Wednesday, October 12, 2005

Fire-breathing bloggers

In my last post I suggested the blogosphere take a chill pill. Too much heat, not enough light right now. Does this mean I'm disillusioned with the blogosphere? Not a bit.

Blogs are a naturally "hot" medium, although each blog has its own signature temperature. Mine tends to be a bit cooler than most, by design; I try to reflect before I write, and not shoot from the hip. But for some bloggers and pundits, shooting from the hip is their stock in trade, their raison d-etre, and a good part of their considerable appeal.

One thing I never realized before I became a blogger was the extent to which the medium itself encourages outrageousness. How does one get attention in all the blooming buzzing confusion? One way is by being louder and tougher and more clever and hard-hitting than the rest. As one blogs more and more, there's also a tendency to become more confident about what one says--and a lot of bloggers don't start out too timid about their opinions to begin with, else why would they blog? So there's a sort of ever-escalating feedback loop that encourages more and more hyperventilation in the blogosphere.

When I think about it, the absence of editors--formal or informal--is a large part of the phenomenon. Please don't think that, by pointing this out, I'm calling for blog editors; I'm not. But the blogger is ordinarily alone with his/her thoughts--sometimes even in the wee hours of the morning, and usually in a hurry to get something finished and get on with "real life"--but almost always alone. Nothing between the blogger, the computer screen, and that "publish" button. And once the moving finger writes, it can't be undone--not without someone noticing and raising a stink, anyway.

For the other writing I do in my life, I ordinarily will take far longer to compose something, edit it, mull it over, edit it again, and finally decide it's more or less finished. Somewhere along the way I usually show it to at least one friend or family member. For years I've belonged to a wonderful writing group, at which I meet regularly with fellow-writers to offer and receive comments, criticisms, and suggestions on works-in-progress. Needless to say, I never bring my blog writing to those meetings--and not only because they are heartily sick of anything political, and mostly disagree with me on that score rather intensely--but because there's simply no time. The medium doesn't allow it.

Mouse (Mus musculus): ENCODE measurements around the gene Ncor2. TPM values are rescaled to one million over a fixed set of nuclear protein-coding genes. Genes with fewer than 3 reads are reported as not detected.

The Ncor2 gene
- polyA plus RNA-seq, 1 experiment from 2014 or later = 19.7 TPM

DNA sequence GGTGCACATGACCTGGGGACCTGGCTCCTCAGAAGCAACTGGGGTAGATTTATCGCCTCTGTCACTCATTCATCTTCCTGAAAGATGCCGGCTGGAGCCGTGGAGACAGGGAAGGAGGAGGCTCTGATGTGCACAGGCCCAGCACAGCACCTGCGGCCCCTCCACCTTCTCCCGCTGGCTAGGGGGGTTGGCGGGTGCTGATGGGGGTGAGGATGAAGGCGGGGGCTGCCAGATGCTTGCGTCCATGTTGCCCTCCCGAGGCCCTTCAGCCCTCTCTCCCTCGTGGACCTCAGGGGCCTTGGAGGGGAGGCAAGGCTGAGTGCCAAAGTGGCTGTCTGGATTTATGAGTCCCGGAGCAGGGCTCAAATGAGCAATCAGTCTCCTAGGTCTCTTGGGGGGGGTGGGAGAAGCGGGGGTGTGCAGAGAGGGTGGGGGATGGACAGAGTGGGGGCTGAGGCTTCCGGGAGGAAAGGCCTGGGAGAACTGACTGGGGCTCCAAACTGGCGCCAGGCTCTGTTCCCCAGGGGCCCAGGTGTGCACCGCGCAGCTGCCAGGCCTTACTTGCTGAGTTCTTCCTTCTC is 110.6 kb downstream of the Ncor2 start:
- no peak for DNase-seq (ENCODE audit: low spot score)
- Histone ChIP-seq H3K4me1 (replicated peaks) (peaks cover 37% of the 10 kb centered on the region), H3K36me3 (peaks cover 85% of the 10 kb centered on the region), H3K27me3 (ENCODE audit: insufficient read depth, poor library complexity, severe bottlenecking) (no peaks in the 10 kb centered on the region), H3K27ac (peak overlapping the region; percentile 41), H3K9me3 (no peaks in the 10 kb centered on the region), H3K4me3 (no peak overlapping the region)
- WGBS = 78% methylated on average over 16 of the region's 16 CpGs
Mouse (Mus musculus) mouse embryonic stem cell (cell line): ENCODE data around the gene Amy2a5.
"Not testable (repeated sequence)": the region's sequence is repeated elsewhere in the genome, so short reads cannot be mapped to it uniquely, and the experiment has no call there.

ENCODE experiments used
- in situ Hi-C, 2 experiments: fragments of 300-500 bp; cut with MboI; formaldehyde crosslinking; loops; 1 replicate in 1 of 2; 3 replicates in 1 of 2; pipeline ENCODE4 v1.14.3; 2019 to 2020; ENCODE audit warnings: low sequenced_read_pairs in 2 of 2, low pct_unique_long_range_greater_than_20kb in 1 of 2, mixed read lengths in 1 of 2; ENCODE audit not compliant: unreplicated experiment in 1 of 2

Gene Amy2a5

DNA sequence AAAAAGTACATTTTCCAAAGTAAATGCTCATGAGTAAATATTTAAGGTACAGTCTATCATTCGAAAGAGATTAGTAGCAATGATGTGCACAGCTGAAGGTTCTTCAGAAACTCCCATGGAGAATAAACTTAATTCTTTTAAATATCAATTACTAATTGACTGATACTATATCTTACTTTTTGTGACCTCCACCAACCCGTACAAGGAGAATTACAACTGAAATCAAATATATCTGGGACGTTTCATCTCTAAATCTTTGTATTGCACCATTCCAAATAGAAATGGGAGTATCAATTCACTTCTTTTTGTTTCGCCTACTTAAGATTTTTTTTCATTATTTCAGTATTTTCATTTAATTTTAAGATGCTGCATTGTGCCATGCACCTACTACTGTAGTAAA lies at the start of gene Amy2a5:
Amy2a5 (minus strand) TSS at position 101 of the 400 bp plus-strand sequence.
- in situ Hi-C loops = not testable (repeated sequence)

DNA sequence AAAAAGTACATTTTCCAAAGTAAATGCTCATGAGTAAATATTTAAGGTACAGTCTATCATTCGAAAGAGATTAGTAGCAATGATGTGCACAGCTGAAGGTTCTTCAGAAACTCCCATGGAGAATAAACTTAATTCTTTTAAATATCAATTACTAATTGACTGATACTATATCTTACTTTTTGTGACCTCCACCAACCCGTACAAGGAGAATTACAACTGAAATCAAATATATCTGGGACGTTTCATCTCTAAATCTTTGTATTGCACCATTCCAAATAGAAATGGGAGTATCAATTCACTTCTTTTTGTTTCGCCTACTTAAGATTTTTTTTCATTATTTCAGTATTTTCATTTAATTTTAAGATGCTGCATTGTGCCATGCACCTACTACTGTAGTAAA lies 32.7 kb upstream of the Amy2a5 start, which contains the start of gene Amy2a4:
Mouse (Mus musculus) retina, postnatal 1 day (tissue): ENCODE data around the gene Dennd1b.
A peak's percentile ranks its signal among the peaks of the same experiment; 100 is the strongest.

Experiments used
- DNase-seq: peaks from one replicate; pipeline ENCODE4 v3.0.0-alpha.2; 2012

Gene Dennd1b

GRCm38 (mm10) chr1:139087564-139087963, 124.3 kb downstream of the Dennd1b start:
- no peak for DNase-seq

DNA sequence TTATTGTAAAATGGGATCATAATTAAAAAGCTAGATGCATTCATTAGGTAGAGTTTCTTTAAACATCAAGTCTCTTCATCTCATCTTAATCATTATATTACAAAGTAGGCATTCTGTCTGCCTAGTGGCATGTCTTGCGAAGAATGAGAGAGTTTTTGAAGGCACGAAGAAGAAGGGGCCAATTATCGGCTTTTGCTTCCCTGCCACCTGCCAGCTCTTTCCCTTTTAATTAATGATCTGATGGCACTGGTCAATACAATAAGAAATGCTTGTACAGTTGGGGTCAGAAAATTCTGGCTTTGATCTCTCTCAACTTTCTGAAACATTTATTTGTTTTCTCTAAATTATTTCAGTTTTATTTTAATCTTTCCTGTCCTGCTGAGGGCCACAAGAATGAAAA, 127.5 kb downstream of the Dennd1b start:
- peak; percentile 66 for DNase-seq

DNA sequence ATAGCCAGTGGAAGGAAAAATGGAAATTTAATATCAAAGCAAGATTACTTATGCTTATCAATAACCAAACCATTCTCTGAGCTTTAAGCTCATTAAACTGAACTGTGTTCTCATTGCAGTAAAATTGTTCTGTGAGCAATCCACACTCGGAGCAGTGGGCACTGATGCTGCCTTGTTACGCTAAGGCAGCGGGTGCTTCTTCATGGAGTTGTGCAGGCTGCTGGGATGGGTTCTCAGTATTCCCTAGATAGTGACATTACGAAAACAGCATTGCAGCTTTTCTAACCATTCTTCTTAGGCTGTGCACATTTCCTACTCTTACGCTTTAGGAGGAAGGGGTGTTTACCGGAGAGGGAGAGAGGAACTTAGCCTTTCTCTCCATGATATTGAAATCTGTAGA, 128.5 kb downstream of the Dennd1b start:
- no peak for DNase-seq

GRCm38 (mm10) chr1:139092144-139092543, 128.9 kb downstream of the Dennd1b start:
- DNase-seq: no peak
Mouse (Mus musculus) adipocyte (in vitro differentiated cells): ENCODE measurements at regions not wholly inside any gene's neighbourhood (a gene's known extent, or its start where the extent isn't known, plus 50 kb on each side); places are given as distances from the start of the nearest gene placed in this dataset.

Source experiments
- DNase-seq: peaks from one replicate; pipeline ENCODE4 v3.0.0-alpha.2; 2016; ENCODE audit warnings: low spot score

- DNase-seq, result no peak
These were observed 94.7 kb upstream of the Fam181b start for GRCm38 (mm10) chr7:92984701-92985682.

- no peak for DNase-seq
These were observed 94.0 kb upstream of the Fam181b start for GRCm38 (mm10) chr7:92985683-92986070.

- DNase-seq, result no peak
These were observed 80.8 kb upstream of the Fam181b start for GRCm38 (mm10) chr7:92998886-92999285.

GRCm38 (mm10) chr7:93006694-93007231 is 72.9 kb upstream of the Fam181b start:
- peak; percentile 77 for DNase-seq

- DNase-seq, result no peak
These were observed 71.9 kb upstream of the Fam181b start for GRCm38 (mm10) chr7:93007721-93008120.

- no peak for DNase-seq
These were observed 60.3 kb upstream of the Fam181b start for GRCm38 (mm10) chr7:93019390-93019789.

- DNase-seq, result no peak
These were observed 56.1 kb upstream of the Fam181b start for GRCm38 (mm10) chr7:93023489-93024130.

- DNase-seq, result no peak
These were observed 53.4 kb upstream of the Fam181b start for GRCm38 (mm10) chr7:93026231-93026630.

"Taking a chill pill" requires standing back, reflecting, taking time. And taking time is something the blogosphere definitely does not encourage. But the blogosphere's strength lies in the aggregate: even without much time, corrections tend to happen, because some other blogger will object. In a way, other bloggers--and commenters--act as ex-post-facto editors.

You might say we're all members of a very large writing group.


At 4:23 PM, October 12, 2005, Blogger Bookworm said...

It is true that being outrageous elicits some attention. The negative attention from vigilant blogsurfers, however, can be just as big a deterrent to irresponsible conduct as would be an editor's blue pen. Indeed, more of a deterrent, since 'net surfers are our peers, and their views can be both broader and depper than a single editor's -- both of which are potent social controls.

A blogosphere without comments and trackbacks would, I think, be an infinitely more dangerous environment, with a million little demagogues fighting for air time.

At 5:07 PM, October 12, 2005, Anonymous Anonymous said...

I think everyone should take a "chill pill." Drudge is reporting that some of the top judicial candidates asked the White House to remove their names from consideration because they didn't want to go through the bitter hatred of the radicals who would oppose them and do all that they could to destroy them personally. We are losing top people because of the extremists' hatred poluting the political process.

At 7:27 PM, October 12, 2005, Blogger Thunderstixmil said...

Arrogance is the bane of our species. It is a two edged sword and cuts conservatives just as easily as it does liberals.
Arrogance is a character defect we all have and only with the passage of time can this dragon be slayed.
Choose your words carefully as they will return to haunt you.

At 10:00 PM, October 12, 2005, Blogger Bookworm said...

By the way, I know that there is no such word as "depper" (although Johnny Depp probably thinks there should be). I mean, of course, deep.

By the way, I'm feeling cool and comfortable, since I happen to believe that, with her qualifications (education, legal background, political background), Miers is an excellent choice.

At 10:18 PM, October 12, 2005, Blogger neo-neocon said...

Not so fast, bookworm!

At 11:10 PM, October 12, 2005, Blogger Promethea said...

Neo, your posts are generally excellent and short--the key to successful blogging, as I view it.